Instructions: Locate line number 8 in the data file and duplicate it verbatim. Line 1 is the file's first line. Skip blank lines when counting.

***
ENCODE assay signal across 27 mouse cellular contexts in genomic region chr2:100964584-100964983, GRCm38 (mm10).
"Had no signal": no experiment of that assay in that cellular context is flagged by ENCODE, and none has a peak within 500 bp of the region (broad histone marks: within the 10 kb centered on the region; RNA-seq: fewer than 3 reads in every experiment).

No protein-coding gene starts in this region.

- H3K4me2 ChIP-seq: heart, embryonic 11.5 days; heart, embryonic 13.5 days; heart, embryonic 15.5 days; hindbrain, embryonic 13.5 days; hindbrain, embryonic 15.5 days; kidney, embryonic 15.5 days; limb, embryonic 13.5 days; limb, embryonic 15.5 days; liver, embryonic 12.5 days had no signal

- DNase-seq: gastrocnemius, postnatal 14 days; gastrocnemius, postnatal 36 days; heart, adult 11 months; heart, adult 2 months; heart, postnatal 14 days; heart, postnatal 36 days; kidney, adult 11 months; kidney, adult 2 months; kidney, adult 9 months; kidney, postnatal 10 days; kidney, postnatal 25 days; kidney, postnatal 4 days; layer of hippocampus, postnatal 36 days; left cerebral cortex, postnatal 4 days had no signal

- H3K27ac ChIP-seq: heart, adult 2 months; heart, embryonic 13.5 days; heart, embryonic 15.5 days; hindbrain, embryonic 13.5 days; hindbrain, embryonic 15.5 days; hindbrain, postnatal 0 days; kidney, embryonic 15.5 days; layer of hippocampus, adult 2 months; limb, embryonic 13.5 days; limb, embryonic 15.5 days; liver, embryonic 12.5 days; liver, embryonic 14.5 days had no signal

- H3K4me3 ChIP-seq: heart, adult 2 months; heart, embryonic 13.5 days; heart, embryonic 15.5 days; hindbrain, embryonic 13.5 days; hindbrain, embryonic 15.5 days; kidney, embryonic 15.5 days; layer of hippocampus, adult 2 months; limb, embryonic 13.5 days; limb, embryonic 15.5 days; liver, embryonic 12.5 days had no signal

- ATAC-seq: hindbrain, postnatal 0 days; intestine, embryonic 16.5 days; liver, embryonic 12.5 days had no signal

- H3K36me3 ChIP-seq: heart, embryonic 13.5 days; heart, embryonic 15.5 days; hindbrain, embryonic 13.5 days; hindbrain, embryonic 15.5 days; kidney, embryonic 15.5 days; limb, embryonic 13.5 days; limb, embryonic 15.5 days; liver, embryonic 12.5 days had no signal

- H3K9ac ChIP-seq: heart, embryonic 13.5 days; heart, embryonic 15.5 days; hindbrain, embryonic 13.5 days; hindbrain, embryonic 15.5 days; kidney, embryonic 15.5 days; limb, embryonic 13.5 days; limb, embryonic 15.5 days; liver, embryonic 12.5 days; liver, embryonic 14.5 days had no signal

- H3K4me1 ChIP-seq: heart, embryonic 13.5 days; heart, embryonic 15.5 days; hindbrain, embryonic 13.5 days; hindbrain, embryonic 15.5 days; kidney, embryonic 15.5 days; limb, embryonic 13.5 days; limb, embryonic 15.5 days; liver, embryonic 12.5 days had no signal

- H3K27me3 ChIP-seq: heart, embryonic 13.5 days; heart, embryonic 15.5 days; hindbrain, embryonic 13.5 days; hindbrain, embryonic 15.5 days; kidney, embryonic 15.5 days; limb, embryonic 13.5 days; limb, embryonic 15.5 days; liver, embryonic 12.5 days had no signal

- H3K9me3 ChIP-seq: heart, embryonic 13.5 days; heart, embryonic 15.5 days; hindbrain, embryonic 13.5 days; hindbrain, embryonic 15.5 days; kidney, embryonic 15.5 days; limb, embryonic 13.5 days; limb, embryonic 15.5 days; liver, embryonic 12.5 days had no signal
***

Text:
- ATAC-seq: hindbrain, postnatal 0 days; intestine, embryonic 16.5 days; liver, embryonic 12.5 days had no signal